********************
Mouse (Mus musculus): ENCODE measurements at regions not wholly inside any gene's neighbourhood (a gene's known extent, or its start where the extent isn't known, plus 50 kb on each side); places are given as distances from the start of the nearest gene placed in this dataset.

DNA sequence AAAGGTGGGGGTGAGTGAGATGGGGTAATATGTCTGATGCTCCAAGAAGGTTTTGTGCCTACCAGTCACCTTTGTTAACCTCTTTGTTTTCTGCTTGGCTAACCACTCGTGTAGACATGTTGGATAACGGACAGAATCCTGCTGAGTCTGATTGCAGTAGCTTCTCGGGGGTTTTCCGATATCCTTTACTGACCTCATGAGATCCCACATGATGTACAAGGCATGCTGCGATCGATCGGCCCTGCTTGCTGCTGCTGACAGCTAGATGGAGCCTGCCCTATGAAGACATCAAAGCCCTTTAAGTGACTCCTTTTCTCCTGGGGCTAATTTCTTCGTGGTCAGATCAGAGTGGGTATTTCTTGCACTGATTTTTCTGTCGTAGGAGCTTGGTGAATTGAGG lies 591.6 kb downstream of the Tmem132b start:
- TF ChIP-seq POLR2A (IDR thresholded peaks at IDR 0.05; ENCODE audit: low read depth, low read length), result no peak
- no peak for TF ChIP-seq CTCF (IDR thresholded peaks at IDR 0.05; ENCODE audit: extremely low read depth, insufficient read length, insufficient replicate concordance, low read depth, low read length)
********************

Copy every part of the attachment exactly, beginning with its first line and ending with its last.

Mouse (Mus musculus): ENCODE measurements at regions not wholly inside any gene's neighbourhood (a gene's known extent, or its start where the extent isn't known, plus 50 kb on each side); places are given as distances from the start of the nearest gene placed in this dataset.

DNA sequence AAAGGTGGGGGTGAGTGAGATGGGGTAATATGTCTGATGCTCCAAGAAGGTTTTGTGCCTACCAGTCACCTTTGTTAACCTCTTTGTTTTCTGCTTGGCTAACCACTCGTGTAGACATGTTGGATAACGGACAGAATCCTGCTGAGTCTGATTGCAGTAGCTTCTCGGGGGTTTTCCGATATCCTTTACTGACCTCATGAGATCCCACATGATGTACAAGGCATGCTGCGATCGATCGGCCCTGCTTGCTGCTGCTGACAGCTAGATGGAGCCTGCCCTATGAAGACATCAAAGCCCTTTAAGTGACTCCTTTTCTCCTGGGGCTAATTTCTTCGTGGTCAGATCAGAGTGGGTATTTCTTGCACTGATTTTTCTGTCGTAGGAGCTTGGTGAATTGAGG lies 591.6 kb downstream of the Tmem132b start:
- TF ChIP-seq POLR2A (IDR thresholded peaks at IDR 0.05; ENCODE audit: low read depth, low read length), result no peak
- no peak for TF ChIP-seq CTCF (IDR thresholded peaks at IDR 0.05; ENCODE audit: extremely low read depth, insufficient read length, insufficient replicate concordance, low read depth, low read length)